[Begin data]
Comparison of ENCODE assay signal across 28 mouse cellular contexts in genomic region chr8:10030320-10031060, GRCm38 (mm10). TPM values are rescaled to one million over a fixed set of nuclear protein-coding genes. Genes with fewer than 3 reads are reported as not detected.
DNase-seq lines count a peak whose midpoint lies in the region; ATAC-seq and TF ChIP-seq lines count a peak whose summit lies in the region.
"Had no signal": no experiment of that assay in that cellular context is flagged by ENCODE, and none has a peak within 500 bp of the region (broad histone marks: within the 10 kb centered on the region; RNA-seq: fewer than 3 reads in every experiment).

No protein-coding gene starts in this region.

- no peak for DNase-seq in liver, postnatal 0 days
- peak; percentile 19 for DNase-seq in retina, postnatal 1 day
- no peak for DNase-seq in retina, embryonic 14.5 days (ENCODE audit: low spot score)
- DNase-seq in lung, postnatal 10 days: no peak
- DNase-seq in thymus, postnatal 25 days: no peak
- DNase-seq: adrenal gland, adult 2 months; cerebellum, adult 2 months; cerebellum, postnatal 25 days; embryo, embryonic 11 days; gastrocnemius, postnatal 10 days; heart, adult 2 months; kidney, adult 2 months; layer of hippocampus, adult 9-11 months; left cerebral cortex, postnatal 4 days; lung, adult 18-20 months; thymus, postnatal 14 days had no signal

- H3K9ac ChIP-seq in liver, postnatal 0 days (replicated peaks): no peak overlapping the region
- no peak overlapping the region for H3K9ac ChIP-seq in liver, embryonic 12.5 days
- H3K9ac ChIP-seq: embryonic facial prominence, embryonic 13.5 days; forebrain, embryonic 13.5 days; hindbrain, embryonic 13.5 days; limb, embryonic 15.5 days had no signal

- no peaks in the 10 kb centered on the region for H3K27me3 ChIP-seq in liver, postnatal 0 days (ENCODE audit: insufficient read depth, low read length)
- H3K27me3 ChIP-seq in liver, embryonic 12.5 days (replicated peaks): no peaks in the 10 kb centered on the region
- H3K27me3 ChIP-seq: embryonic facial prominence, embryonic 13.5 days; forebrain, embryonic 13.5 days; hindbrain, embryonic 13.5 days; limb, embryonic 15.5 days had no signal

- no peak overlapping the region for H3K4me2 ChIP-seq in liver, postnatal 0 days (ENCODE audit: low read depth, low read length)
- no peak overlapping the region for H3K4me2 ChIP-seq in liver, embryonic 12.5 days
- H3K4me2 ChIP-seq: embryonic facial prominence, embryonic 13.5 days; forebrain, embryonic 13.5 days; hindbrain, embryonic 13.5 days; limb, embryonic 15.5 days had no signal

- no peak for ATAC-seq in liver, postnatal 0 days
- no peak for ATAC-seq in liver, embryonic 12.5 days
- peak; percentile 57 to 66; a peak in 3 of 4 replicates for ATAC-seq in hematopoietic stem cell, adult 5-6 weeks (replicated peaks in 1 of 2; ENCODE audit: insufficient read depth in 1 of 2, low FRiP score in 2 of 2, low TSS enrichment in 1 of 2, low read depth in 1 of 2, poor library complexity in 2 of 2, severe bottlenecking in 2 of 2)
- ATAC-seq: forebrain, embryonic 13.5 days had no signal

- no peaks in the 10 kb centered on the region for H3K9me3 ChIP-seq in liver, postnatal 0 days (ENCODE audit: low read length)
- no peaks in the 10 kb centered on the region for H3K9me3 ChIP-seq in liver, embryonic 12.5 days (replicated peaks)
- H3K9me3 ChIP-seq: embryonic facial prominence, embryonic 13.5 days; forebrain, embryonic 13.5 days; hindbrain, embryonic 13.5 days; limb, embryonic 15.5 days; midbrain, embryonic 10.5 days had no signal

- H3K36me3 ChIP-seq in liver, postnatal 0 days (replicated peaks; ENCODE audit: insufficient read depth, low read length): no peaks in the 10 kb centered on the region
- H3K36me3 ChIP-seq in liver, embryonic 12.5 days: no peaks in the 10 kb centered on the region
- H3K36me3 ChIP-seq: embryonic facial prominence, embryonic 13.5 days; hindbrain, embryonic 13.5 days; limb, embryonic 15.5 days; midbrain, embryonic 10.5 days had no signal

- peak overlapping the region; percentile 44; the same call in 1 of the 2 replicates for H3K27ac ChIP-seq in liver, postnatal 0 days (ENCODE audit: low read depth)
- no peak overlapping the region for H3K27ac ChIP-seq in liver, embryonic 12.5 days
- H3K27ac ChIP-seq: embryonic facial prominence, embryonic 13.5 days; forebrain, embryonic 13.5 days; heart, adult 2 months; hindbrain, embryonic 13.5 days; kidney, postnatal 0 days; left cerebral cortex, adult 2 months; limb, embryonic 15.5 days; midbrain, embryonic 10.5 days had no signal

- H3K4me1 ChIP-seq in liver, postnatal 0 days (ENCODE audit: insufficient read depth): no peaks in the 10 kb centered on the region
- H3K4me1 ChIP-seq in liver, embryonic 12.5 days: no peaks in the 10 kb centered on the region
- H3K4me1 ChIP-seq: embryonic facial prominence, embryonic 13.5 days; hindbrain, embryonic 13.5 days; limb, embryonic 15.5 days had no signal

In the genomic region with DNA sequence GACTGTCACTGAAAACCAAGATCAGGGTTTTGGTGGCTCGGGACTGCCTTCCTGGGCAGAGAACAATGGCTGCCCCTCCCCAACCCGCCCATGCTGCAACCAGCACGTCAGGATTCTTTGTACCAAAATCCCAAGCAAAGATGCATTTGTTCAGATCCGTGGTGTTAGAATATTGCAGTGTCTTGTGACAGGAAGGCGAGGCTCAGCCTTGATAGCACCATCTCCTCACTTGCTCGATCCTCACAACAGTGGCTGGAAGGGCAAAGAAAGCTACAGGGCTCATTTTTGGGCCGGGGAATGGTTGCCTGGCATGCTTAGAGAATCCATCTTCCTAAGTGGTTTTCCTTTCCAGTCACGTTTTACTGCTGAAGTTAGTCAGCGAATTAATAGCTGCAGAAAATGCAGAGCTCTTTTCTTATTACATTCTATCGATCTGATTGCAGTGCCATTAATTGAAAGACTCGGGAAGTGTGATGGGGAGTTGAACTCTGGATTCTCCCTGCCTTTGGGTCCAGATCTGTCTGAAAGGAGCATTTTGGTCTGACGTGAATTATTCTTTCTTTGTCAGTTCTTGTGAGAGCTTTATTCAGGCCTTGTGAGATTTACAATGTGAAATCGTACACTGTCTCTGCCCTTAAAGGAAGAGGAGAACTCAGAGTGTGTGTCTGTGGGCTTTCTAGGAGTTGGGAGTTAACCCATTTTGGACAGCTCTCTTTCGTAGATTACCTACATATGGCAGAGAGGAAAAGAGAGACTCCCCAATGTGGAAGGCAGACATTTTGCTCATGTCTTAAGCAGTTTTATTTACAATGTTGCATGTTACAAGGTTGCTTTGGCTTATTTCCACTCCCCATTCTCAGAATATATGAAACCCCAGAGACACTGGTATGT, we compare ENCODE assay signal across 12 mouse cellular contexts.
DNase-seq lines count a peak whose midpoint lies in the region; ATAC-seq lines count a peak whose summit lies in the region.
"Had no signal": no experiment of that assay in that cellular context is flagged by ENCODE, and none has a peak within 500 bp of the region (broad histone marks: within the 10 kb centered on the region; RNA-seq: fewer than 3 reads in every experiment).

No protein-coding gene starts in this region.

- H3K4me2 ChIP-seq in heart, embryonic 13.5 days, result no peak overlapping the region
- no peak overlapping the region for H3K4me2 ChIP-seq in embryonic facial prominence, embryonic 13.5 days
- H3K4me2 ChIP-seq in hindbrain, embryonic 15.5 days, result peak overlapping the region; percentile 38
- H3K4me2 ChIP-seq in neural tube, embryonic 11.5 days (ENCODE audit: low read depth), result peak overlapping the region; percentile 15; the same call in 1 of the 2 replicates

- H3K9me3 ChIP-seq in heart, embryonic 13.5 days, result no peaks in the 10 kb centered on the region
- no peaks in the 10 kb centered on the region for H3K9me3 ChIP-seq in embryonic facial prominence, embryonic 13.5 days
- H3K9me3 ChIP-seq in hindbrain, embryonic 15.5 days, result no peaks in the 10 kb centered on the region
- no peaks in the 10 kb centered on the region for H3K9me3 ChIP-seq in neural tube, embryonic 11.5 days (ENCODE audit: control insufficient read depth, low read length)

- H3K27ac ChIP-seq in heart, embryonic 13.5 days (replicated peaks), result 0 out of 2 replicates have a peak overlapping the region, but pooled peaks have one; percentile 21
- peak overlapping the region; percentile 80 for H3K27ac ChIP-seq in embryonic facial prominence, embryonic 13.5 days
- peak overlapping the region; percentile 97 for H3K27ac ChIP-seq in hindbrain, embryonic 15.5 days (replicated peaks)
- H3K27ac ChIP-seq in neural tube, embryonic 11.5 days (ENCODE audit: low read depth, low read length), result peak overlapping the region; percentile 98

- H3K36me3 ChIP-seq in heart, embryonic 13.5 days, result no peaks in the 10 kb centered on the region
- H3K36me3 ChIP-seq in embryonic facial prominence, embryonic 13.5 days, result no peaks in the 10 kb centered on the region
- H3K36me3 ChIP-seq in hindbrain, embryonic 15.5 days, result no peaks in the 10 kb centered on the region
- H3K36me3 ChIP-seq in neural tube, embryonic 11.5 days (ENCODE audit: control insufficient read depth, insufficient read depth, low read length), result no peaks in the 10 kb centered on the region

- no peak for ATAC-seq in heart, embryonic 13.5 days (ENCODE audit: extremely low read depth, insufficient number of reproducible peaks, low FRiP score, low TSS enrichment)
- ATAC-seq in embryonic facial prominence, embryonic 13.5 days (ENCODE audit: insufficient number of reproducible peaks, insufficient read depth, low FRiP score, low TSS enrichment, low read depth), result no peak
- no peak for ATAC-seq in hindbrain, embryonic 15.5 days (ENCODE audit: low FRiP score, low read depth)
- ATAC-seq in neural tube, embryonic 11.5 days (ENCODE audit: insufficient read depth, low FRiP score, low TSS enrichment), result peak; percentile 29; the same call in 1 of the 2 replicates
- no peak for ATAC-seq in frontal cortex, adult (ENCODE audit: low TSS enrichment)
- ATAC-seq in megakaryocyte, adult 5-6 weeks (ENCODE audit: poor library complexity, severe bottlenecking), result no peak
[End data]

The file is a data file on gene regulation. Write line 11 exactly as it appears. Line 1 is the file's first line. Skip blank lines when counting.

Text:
- H3K9ac ChIP-seq in liver, postnatal 0 days (replicated peaks): no peak overlapping the region